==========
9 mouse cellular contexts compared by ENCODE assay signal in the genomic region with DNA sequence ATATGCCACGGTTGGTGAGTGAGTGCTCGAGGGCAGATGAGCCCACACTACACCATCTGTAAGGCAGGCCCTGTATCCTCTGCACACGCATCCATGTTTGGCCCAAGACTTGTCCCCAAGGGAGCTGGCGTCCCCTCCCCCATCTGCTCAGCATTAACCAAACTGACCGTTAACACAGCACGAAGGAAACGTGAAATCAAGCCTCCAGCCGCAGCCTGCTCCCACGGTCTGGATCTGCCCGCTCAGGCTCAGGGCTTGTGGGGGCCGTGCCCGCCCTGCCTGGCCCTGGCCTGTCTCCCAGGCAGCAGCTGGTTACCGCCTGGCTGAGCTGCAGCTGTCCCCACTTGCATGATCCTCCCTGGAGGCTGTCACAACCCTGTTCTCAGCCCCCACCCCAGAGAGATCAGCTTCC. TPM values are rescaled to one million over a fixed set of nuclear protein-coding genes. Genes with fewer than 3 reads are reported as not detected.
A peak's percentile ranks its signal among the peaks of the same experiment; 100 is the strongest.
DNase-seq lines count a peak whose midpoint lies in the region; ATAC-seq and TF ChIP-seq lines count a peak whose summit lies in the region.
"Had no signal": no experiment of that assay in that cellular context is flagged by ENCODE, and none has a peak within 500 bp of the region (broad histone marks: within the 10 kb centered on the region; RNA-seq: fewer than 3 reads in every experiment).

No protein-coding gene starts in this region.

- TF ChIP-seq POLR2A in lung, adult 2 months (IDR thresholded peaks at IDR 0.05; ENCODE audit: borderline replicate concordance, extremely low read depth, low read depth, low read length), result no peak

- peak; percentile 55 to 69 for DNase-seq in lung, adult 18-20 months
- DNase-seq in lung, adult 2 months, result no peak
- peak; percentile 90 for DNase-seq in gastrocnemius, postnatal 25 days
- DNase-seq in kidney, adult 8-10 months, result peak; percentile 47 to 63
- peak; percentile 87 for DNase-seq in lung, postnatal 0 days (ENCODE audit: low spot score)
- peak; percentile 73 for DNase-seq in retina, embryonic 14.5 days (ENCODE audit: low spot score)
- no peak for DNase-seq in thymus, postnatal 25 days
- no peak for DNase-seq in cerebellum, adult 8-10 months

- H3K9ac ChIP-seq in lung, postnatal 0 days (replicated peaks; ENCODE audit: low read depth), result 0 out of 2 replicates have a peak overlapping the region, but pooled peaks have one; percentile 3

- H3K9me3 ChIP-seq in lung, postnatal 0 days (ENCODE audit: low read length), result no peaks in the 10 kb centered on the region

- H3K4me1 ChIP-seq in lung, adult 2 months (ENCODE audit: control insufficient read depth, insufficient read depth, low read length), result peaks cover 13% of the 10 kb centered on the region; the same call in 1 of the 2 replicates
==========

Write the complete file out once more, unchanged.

9 mouse cellular contexts compared by ENCODE assay signal in the genomic region with DNA sequence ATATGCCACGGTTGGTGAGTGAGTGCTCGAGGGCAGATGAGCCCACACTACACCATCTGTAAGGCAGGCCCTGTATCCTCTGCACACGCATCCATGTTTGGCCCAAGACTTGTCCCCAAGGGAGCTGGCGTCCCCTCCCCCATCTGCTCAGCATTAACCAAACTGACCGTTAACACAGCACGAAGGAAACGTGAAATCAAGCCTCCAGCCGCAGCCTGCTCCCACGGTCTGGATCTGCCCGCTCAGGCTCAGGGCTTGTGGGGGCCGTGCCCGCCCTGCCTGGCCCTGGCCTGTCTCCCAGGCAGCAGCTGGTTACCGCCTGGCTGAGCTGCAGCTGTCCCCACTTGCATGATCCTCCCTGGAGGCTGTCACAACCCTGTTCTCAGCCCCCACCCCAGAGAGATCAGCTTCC. TPM values are rescaled to one million over a fixed set of nuclear protein-coding genes. Genes with fewer than 3 reads are reported as not detected.
A peak's percentile ranks its signal among the peaks of the same experiment; 100 is the strongest.
DNase-seq lines count a peak whose midpoint lies in the region; ATAC-seq and TF ChIP-seq lines count a peak whose summit lies in the region.
"Had no signal": no experiment of that assay in that cellular context is flagged by ENCODE, and none has a peak within 500 bp of the region (broad histone marks: within the 10 kb centered on the region; RNA-seq: fewer than 3 reads in every experiment).

No protein-coding gene starts in this region.

- TF ChIP-seq POLR2A in lung, adult 2 months (IDR thresholded peaks at IDR 0.05; ENCODE audit: borderline replicate concordance, extremely low read depth, low read depth, low read length), result no peak

- peak; percentile 55 to 69 for DNase-seq in lung, adult 18-20 months
- DNase-seq in lung, adult 2 months, result no peak
- peak; percentile 90 for DNase-seq in gastrocnemius, postnatal 25 days
- DNase-seq in kidney, adult 8-10 months, result peak; percentile 47 to 63
- peak; percentile 87 for DNase-seq in lung, postnatal 0 days (ENCODE audit: low spot score)
- peak; percentile 73 for DNase-seq in retina, embryonic 14.5 days (ENCODE audit: low spot score)
- no peak for DNase-seq in thymus, postnatal 25 days
- no peak for DNase-seq in cerebellum, adult 8-10 months

- H3K9ac ChIP-seq in lung, postnatal 0 days (replicated peaks; ENCODE audit: low read depth), result 0 out of 2 replicates have a peak overlapping the region, but pooled peaks have one; percentile 3

- H3K9me3 ChIP-seq in lung, postnatal 0 days (ENCODE audit: low read length), result no peaks in the 10 kb centered on the region

- H3K4me1 ChIP-seq in lung, adult 2 months (ENCODE audit: control insufficient read depth, insufficient read depth, low read length), result peaks cover 13% of the 10 kb centered on the region; the same call in 1 of the 2 replicates